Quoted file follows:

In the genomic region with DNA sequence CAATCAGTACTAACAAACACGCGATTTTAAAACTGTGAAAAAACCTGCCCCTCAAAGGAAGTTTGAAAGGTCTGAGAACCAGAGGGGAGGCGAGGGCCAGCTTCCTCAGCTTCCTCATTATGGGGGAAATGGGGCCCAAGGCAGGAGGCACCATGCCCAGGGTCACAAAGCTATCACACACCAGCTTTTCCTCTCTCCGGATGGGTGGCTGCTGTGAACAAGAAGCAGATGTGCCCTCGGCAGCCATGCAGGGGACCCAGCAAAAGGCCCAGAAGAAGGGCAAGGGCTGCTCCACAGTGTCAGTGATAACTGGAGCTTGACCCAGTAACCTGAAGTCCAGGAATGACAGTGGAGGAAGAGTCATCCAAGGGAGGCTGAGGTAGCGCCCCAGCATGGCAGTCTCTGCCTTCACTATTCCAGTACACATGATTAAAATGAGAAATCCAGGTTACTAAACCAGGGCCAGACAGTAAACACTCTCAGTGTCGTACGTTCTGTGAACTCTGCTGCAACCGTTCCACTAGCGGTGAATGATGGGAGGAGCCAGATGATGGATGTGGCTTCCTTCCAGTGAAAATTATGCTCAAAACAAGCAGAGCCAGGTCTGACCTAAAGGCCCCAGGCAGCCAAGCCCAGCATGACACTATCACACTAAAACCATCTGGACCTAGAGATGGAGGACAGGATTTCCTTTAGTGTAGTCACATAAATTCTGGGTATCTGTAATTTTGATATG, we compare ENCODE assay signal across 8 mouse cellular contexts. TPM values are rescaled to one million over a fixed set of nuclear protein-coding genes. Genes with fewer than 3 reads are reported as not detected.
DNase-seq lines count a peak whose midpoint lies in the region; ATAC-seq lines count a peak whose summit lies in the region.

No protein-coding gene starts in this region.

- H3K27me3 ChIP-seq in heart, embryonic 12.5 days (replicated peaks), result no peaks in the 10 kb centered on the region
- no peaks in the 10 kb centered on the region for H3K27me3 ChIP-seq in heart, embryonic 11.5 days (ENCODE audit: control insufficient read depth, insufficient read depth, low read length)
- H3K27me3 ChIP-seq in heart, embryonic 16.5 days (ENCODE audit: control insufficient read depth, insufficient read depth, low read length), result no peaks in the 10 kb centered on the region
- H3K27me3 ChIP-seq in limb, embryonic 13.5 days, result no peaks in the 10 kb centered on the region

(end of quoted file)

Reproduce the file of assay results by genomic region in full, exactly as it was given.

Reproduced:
In the genomic region with DNA sequence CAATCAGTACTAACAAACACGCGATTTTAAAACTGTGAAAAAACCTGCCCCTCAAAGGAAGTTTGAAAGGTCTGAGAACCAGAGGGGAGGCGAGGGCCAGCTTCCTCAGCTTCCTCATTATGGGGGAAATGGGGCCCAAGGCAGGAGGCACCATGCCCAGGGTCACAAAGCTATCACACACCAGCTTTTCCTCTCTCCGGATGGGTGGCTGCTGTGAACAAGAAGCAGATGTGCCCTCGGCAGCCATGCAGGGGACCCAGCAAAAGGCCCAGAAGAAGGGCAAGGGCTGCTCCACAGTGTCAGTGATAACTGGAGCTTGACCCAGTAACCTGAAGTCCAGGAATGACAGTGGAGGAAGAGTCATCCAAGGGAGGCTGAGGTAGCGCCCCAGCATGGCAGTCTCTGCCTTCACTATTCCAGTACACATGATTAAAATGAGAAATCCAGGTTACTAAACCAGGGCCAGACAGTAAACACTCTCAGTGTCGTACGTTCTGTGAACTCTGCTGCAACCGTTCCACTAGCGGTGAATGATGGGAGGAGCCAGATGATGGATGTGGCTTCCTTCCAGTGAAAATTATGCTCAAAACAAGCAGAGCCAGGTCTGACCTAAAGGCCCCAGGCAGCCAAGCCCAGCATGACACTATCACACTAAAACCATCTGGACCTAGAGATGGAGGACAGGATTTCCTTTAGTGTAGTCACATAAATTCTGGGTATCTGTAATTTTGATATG, we compare ENCODE assay signal across 8 mouse cellular contexts. TPM values are rescaled to one million over a fixed set of nuclear protein-coding genes. Genes with fewer than 3 reads are reported as not detected.
DNase-seq lines count a peak whose midpoint lies in the region; ATAC-seq lines count a peak whose summit lies in the region.

No protein-coding gene starts in this region.

- H3K27me3 ChIP-seq in heart, embryonic 12.5 days (replicated peaks), result no peaks in the 10 kb centered on the region
- no peaks in the 10 kb centered on the region for H3K27me3 ChIP-seq in heart, embryonic 11.5 days (ENCODE audit: control insufficient read depth, insufficient read depth, low read length)
- H3K27me3 ChIP-seq in heart, embryonic 16.5 days (ENCODE audit: control insufficient read depth, insufficient read depth, low read length), result no peaks in the 10 kb centered on the region
- H3K27me3 ChIP-seq in limb, embryonic 13.5 days, result no peaks in the 10 kb centered on the region